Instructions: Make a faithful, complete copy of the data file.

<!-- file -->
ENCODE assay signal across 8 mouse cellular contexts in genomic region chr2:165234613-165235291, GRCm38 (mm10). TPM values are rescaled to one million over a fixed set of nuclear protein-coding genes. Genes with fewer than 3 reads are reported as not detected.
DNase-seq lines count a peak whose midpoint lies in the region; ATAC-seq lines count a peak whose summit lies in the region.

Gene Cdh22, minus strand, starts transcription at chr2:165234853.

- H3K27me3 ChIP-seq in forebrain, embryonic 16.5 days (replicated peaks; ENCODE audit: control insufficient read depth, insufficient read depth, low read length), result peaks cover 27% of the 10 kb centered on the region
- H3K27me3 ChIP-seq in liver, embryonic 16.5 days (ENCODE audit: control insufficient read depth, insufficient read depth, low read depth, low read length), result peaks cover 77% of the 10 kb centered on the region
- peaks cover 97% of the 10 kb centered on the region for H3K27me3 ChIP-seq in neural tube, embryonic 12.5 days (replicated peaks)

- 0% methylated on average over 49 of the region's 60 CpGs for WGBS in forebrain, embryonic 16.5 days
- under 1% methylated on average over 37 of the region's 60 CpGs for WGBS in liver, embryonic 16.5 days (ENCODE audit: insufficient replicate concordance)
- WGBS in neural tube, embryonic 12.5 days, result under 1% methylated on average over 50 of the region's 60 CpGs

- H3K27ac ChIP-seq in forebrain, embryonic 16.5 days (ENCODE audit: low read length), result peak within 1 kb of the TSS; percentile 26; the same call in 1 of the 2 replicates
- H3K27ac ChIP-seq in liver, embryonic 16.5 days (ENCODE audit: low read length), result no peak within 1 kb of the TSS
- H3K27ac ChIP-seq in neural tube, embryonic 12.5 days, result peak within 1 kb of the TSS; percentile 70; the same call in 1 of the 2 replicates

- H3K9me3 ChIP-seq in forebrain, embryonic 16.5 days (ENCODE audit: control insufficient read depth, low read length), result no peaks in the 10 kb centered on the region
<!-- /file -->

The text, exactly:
ENCODE assay signal across 8 mouse cellular contexts in genomic region chr2:165234613-165235291, GRCm38 (mm10). TPM values are rescaled to one million over a fixed set of nuclear protein-coding genes. Genes with fewer than 3 reads are reported as not detected.
DNase-seq lines count a peak whose midpoint lies in the region; ATAC-seq lines count a peak whose summit lies in the region.

Gene Cdh22, minus strand, starts transcription at chr2:165234853.

- H3K27me3 ChIP-seq in forebrain, embryonic 16.5 days (replicated peaks; ENCODE audit: control insufficient read depth, insufficient read depth, low read length), result peaks cover 27% of the 10 kb centered on the region
- H3K27me3 ChIP-seq in liver, embryonic 16.5 days (ENCODE audit: control insufficient read depth, insufficient read depth, low read depth, low read length), result peaks cover 77% of the 10 kb centered on the region
- peaks cover 97% of the 10 kb centered on the region for H3K27me3 ChIP-seq in neural tube, embryonic 12.5 days (replicated peaks)

- 0% methylated on average over 49 of the region's 60 CpGs for WGBS in forebrain, embryonic 16.5 days
- under 1% methylated on average over 37 of the region's 60 CpGs for WGBS in liver, embryonic 16.5 days (ENCODE audit: insufficient replicate concordance)
- WGBS in neural tube, embryonic 12.5 days, result under 1% methylated on average over 50 of the region's 60 CpGs

- H3K27ac ChIP-seq in forebrain, embryonic 16.5 days (ENCODE audit: low read length), result peak within 1 kb of the TSS; percentile 26; the same call in 1 of the 2 replicates
- H3K27ac ChIP-seq in liver, embryonic 16.5 days (ENCODE audit: low read length), result no peak within 1 kb of the TSS
- H3K27ac ChIP-seq in neural tube, embryonic 12.5 days, result peak within 1 kb of the TSS; percentile 70; the same call in 1 of the 2 replicates

- H3K9me3 ChIP-seq in forebrain, embryonic 16.5 days (ENCODE audit: control insufficient read depth, low read length), result no peaks in the 10 kb centered on the region